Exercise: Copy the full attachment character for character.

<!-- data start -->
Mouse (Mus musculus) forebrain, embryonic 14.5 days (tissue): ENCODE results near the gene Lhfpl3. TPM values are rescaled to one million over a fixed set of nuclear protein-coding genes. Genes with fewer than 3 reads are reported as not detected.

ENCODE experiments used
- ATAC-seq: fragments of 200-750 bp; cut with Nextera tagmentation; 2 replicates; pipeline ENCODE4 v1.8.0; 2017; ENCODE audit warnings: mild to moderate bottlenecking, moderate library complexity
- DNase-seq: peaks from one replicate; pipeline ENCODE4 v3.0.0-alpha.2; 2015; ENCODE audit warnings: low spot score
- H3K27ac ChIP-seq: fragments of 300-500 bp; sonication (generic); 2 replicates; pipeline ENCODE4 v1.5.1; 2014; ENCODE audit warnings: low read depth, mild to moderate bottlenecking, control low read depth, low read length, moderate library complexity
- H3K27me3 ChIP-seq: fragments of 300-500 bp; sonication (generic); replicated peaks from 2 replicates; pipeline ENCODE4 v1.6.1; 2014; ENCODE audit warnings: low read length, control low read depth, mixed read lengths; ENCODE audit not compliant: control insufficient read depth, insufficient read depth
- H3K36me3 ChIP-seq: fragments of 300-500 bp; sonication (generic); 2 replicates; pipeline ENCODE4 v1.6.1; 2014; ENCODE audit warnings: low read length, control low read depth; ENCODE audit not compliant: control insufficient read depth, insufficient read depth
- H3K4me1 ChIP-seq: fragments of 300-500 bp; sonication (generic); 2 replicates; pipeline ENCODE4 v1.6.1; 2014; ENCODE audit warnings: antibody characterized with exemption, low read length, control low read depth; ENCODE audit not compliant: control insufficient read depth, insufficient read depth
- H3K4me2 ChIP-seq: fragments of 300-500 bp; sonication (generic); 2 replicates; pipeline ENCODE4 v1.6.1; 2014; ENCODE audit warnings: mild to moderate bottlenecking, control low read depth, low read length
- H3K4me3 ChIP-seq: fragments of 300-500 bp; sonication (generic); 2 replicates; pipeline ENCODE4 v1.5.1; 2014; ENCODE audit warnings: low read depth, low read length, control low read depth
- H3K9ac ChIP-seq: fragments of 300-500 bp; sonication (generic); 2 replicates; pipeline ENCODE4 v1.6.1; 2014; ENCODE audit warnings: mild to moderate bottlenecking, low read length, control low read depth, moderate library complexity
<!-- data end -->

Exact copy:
Mouse (Mus musculus) forebrain, embryonic 14.5 days (tissue): ENCODE results near the gene Lhfpl3. TPM values are rescaled to one million over a fixed set of nuclear protein-coding genes. Genes with fewer than 3 reads are reported as not detected.

ENCODE experiments used
- ATAC-seq: fragments of 200-750 bp; cut with Nextera tagmentation; 2 replicates; pipeline ENCODE4 v1.8.0; 2017; ENCODE audit warnings: mild to moderate bottlenecking, moderate library complexity
- DNase-seq: peaks from one replicate; pipeline ENCODE4 v3.0.0-alpha.2; 2015; ENCODE audit warnings: low spot score
- H3K27ac ChIP-seq: fragments of 300-500 bp; sonication (generic); 2 replicates; pipeline ENCODE4 v1.5.1; 2014; ENCODE audit warnings: low read depth, mild to moderate bottlenecking, control low read depth, low read length, moderate library complexity
- H3K27me3 ChIP-seq: fragments of 300-500 bp; sonication (generic); replicated peaks from 2 replicates; pipeline ENCODE4 v1.6.1; 2014; ENCODE audit warnings: low read length, control low read depth, mixed read lengths; ENCODE audit not compliant: control insufficient read depth, insufficient read depth
- H3K36me3 ChIP-seq: fragments of 300-500 bp; sonication (generic); 2 replicates; pipeline ENCODE4 v1.6.1; 2014; ENCODE audit warnings: low read length, control low read depth; ENCODE audit not compliant: control insufficient read depth, insufficient read depth
- H3K4me1 ChIP-seq: fragments of 300-500 bp; sonication (generic); 2 replicates; pipeline ENCODE4 v1.6.1; 2014; ENCODE audit warnings: antibody characterized with exemption, low read length, control low read depth; ENCODE audit not compliant: control insufficient read depth, insufficient read depth
- H3K4me2 ChIP-seq: fragments of 300-500 bp; sonication (generic); 2 replicates; pipeline ENCODE4 v1.6.1; 2014; ENCODE audit warnings: mild to moderate bottlenecking, control low read depth, low read length
- H3K4me3 ChIP-seq: fragments of 300-500 bp; sonication (generic); 2 replicates; pipeline ENCODE4 v1.5.1; 2014; ENCODE audit warnings: low read depth, low read length, control low read depth
- H3K9ac ChIP-seq: fragments of 300-500 bp; sonication (generic); 2 replicates; pipeline ENCODE4 v1.6.1; 2014; ENCODE audit warnings: mild to moderate bottlenecking, low read length, control low read depth, moderate library complexity